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In 2024, the Italian Cultural Institute in Sydney and the Embassy of Italy in Wellington will collaborate for the fourth consecutive year with Cinema Italiano Festival in New Zealand, the New Zealand institution that organizes a film festival focused on contemporary Italian films.


Cinema Italiano Festival, an initiative conceived and created by Paolo Rotondo and Renee Mark, passionate cinephiles, has reached its eighth edition. What at the beginning was a limited series with screenings concentrated in a single city, has become in a few years a festival that covers the entire national territory. From Auckland to Wellington, from Christchurch to Whatakane, from Tauranga to Takapuna and then Nelson, Napier, Palmerston, Dunedin, Blenheim, lovers of Italian cinema in Aotearoa will benefit from a current vision of Italian society.

Furthermore, unlike many of the film festivals organized globally, which generally last for a few days, the peculiar feature of this festival is that the screenings take place over a period of seven months, in 20 different cinemas in rotation. This makes “Cinema Italiano Festival” a product accessible to a large number of spectators.

The 2024 program sees over 1000 screenings over the 7-month duration of the festival in a schedule that also includes two productions supported by the Institute: a classic and a documentary recently released in cinemas. The first one is the timeless masterpiece The White Sheik by Federico Fellini (1952) with Giulietta Masina and Alberto Sordi. The second film is the art documentary Giotto and the Dream of the Renaissance (2023) by Francesco Invernizzi.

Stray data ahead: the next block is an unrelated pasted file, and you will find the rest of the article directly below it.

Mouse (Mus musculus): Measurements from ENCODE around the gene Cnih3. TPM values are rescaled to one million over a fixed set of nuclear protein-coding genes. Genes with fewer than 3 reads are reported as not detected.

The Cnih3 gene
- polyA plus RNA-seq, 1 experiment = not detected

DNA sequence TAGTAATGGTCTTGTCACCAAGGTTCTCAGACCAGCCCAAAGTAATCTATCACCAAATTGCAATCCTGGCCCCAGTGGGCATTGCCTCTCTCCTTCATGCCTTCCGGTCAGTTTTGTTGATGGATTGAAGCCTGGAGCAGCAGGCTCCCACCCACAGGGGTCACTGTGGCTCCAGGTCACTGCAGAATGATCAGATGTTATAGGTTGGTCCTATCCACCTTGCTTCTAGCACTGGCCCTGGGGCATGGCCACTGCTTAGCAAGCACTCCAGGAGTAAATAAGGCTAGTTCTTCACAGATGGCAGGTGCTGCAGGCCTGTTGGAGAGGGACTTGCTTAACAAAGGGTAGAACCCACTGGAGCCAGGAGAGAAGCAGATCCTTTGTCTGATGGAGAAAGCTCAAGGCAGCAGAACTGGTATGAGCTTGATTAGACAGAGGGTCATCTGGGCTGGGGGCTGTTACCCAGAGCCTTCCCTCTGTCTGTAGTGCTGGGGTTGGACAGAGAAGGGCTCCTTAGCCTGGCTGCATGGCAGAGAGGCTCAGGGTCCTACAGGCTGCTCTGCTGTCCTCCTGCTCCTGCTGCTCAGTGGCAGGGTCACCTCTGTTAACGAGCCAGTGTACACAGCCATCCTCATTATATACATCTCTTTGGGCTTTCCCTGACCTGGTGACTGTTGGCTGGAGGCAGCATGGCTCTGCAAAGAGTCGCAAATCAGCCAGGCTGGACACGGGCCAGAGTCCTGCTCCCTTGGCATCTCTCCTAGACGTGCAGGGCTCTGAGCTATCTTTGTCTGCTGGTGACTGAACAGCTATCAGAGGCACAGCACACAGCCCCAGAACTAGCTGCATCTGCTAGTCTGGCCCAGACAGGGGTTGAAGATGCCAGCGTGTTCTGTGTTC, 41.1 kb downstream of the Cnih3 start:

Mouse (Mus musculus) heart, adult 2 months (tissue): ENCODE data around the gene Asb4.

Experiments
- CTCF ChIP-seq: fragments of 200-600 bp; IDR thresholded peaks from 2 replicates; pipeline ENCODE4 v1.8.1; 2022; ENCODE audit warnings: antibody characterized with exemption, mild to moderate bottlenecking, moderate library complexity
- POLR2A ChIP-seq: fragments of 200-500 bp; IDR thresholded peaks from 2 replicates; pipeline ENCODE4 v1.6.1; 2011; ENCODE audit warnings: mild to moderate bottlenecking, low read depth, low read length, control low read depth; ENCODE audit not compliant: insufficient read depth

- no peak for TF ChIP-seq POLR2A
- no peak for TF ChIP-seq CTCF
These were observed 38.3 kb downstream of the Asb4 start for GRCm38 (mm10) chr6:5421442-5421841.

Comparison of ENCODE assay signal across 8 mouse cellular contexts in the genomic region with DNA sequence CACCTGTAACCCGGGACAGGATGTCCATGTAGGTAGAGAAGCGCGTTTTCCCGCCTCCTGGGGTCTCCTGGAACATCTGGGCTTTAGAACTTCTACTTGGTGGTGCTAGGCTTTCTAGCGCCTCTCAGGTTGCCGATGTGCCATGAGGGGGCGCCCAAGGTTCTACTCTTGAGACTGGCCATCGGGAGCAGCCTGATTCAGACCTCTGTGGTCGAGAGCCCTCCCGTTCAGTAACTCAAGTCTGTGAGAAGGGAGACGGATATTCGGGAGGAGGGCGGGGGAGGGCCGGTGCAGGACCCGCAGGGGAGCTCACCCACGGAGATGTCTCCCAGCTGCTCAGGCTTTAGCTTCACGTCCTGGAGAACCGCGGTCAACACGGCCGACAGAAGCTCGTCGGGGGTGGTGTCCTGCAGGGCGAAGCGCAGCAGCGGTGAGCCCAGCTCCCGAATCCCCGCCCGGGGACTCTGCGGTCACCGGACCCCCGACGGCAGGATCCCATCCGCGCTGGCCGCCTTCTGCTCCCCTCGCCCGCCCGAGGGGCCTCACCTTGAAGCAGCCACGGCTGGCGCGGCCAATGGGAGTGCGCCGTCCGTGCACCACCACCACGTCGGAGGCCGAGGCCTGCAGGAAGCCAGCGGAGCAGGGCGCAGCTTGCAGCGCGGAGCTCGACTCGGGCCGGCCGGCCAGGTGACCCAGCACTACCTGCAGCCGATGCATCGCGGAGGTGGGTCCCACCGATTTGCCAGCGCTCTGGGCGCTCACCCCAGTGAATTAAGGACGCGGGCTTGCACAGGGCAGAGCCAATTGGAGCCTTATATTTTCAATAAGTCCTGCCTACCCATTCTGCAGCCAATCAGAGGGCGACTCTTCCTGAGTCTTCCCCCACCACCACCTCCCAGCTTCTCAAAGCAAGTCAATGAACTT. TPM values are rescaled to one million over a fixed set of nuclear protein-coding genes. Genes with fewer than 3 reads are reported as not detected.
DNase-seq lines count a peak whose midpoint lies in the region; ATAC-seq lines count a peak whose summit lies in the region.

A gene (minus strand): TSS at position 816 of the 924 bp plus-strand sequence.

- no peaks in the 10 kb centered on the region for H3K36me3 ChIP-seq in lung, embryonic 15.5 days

The White Sheik: Two newlyweds, Ivan and Wanda, come to Rome from Altovilla Marittima to spend their honeymoon. Above all, he hopes to make a good impression on his uncle who lives in the city, thanks to whose influence he hopes to make a career; for this purpose he organized a series of visits, including a papal audience, together with his uncle’s family. Wanda on the other hand, unbeknownst to her husband, hopes that in Rome she will finally be able to realize her dream: meeting the hero of her favorite photo novel, the “white sheik”.




Giotto and the dream of the Renaissance: It is a dense page of history that is meticulously narrated in the film. The figure of the painter Giotto is a pretext for the spectator to discover, in an in-depth, passionate and analytical way, a Middle Ages that is not at all dark, but very rich and varied, contextualized in a special Padua where the families who rose to power juggled wars and culture.



 Paolo Rotondo is a New Zealand film and theater director, writer and actor. Born in Naples, Italy to a Neapolitan father and a New Zealand mother of Irish descent, he was raised in Italy and moved to New Zealand at the age of eleven. Rotondo is best known for his character Andrew Solomon on the New Zealand soap opera Shortland Street. In 2016, he released his debut film Orphans & Kingdoms to critical acclaim. He was featured in the New Zealand film Stickmen. As a writer Rotondo has written for cinema and theatre.Renee Mark is Māori, from Ngāti Tahu-Ngāti Whaoa in Reporoa, New Zealand. Born to a Maori mother and an Irish father, she grew up in Hawke’s Bay before attending Victoria University of Wellington obtaining a law degree and a double major in Maori and Psychology. In 2003 she was accepted into the Random House Associate Program in New York, in 2007 she was managing director of Te Paepae Ataata – the Māori Film Commission and in 2013 she was one of 12 Aucklanders to receive a position in the prestigious Art Venture – a year-long program of creative enterprise. In 2016 she started the Italian Cinema Festival with her husband Paolo Rotondo.




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